Estate planning is often misunderstood. Some people think that estate planning is something that can be accomplished simply and easily, without taking any time. I suppose that people think that estate planning can be just about filling in a couple of forms, and being on your way, but that is not how I believe you should correctly approach estate planning. You want to approach estate planning thoughtfully, considering and discussing different aspects of your life and what you want to have happen with your assets when you pass away. Creating an estate plan to reflect your wishes and your life means we need to meet and take the time to discuss your wishes, not just slap together some documents.
Estate planning is not just about protecting your money from unnecessary taxes. Estate planning is more than keeping your money in your family and keeping it from predators, lawsuits, creditors, or divorcing spouses.
Estate planning is about protecting your children. Ensuring you have named guardians for them in a Will and planned for the children’s financial well-being. It is about ensuring they are raised by the people that you want and in the way that you want.
You need to meet and discuss your wishes and desires with your estate planning attorney. It is always tough to find time to do this, even without a virus that could spread and restrictions on activity because of that virus. I have been meeting with clients ever since the virus showed up in the United States. I meet with clients who are OK with meeting, but have had clients who cancel appointments until after the threat has subsided.
Either approach is fine. I also had a client who could not wait for me to meet back up with them to get their documents signed, so they got their own notary and signed everything without me. Since I can only be in one place at a time, I understood why the person wanted to act quickly. I want to help you with your estate plan, virus threat or none, but I can only work as fast as I can to make that happen for you, and I cannot be in two places at once, despite my best efforts to travel as fast as allowed in science fiction, using a teleporting device like the transporters on Star Trek.
If You Are Prepared, You Shall Not Fear
I hope you and your family stay healthy and safe during this viral outbreak, but the reality is that everyone dies. Whether expected, or unexpected, death is the only way out of life, and we have no idea of when our time may be up. Whether the current COVID-19 virus takes you, or some other method leads to your demise, if you have your estate plan in place, you know what will happen to your assets, your family, and you can know how to take care of them, even when you are gone.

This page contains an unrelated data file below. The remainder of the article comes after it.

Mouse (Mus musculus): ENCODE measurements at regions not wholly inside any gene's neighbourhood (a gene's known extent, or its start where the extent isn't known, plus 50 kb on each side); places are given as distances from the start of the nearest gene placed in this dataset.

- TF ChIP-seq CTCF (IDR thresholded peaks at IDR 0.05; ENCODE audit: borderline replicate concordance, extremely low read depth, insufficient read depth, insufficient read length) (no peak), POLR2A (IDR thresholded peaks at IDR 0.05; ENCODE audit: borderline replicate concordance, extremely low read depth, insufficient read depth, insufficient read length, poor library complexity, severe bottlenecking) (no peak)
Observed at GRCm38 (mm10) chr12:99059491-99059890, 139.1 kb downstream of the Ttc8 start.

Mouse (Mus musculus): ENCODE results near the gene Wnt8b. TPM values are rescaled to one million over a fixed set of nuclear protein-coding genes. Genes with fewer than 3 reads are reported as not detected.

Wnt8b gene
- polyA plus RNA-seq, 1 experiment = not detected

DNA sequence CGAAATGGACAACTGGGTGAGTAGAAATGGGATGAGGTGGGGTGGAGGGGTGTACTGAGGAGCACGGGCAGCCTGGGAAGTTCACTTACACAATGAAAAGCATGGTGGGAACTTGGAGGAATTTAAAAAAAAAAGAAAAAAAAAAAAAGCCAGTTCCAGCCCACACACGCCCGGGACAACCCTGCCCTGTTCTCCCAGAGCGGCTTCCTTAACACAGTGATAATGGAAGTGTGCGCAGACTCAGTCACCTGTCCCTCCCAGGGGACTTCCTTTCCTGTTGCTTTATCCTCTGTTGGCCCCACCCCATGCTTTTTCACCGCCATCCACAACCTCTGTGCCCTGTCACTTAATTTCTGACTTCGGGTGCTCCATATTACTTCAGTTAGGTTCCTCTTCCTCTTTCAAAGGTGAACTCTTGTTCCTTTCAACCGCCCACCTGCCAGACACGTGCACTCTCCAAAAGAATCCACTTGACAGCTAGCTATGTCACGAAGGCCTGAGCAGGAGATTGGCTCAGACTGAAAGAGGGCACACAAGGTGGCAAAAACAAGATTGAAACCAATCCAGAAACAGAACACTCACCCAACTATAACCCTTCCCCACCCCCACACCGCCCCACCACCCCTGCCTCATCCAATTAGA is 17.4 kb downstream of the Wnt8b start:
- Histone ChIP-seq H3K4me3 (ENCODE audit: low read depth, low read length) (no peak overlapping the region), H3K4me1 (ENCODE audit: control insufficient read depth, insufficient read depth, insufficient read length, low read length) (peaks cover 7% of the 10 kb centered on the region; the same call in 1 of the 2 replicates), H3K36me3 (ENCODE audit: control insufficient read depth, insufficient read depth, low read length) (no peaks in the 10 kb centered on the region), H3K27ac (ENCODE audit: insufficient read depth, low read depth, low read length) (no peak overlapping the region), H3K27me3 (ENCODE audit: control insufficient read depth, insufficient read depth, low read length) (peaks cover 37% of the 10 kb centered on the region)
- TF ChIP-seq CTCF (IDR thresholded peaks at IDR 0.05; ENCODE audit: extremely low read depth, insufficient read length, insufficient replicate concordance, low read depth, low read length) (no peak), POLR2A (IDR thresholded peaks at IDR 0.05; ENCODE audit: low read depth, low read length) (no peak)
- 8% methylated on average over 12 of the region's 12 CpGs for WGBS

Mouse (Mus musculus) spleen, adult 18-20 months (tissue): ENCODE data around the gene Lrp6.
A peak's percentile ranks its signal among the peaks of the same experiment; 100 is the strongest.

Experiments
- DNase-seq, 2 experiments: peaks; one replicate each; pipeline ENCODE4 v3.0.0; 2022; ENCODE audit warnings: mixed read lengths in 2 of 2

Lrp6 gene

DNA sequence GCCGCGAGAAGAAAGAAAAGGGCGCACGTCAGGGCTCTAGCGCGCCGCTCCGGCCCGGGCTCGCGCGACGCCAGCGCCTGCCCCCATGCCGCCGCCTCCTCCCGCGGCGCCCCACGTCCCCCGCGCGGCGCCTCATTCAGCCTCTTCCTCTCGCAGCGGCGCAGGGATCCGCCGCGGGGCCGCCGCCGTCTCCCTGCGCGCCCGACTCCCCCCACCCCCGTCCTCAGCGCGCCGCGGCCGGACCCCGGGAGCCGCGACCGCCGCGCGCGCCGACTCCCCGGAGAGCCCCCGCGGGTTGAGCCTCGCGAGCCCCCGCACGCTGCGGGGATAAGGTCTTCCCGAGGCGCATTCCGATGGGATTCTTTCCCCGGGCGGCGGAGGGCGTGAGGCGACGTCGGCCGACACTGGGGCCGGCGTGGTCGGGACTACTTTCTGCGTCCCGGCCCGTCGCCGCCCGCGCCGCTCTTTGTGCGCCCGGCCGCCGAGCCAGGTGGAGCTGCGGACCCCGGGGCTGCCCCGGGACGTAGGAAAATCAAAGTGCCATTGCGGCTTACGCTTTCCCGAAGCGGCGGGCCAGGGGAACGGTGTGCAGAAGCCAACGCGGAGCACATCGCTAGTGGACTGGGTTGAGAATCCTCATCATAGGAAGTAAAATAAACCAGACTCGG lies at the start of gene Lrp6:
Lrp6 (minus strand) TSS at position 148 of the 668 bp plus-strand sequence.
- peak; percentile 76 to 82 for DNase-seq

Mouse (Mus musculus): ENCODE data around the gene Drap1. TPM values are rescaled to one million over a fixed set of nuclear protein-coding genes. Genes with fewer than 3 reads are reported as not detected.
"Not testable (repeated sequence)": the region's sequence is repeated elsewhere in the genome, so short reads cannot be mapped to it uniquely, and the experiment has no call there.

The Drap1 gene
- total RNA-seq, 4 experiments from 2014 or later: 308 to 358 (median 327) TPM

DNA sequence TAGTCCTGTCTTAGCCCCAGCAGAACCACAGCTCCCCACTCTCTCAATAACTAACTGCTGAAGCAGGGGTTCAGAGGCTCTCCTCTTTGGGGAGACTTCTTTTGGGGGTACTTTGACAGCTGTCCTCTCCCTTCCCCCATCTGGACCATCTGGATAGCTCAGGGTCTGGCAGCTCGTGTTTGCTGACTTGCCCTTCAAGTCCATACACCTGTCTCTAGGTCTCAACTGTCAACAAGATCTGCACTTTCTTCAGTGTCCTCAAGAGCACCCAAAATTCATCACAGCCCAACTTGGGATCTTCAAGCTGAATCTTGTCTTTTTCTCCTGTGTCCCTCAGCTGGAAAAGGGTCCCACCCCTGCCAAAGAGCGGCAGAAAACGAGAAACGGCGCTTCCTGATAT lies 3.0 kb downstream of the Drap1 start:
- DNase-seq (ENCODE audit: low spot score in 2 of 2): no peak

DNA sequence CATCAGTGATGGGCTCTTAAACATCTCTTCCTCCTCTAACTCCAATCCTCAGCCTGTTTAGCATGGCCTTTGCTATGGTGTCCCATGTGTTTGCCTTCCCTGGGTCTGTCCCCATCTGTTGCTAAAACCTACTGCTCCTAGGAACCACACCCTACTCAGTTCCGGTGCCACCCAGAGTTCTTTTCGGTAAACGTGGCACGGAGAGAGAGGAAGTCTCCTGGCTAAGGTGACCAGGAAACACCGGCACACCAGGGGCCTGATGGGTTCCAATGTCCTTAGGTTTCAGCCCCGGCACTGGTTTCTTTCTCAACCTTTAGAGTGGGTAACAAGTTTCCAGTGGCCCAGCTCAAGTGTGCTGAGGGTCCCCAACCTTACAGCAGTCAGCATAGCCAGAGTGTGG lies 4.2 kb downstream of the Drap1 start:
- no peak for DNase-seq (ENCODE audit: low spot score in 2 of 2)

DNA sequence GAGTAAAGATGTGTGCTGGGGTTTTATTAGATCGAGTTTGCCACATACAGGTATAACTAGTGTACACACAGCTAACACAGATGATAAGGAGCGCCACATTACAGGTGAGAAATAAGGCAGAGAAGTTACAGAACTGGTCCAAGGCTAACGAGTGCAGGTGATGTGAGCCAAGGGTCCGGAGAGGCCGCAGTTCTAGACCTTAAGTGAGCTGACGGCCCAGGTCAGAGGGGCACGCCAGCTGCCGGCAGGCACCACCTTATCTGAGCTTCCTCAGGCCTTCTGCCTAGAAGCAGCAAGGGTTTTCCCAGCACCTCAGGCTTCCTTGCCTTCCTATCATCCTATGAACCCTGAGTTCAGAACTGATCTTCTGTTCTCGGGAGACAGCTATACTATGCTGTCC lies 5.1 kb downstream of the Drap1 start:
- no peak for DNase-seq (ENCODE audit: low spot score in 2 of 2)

As I have mentioned, I am still meeting with people in individual meetings throughout the virus outbreak, and I plan to do so until I am prohibited from doing so by some level of government, if it comes to that. Although the government might disagree, I think that estate planning is an essential service. Perhaps I am a fool for thinking that I can provide estate planning services to those in need, but this is not the first time I have braved disease to help people.
While serving as a missionary for my church in my early 20s, I was called upon to minister to the child of someone I knew. The child had been imprisoned, and released from prison early since he had contracted tuberculosis. As a 20 year old who felt invincible, I went to see him in the tuberculosis hospital and minister to him. His parents appreciated the effort, and were glad I had gone to see him, even though he died only a few weeks later from the disease. I did not contract tuberculosis from my contact with him, but since I was exposed to the disease, I now react to the tuberculosis skin test with a positive reaction for the disease. Apparently I have developed an immune response to the disease, even though I do not have tuberculosis. I do have a life-long reminder of this event, and I am more cautious as an older adult than I was in my early 20s.
I am Here and Ready to Help You With Estate Planning, Virus or No Virus
I am still willing to come and meet with you for the duration of the virus outbreak. That will change if I become sick, as I don’t want to infect anyone and I don’t want to spread the disease. As my friends have told me: Be vigilant. Be prepared. Be safe. But, don’t panic. Remember, I am a mobile attorney, so I will come see you! And I promise to keep our meetings small, so that we can all stay safe.
We’re here to help.
Michael Bailey can meet at any of our 15 office locations in Colorado!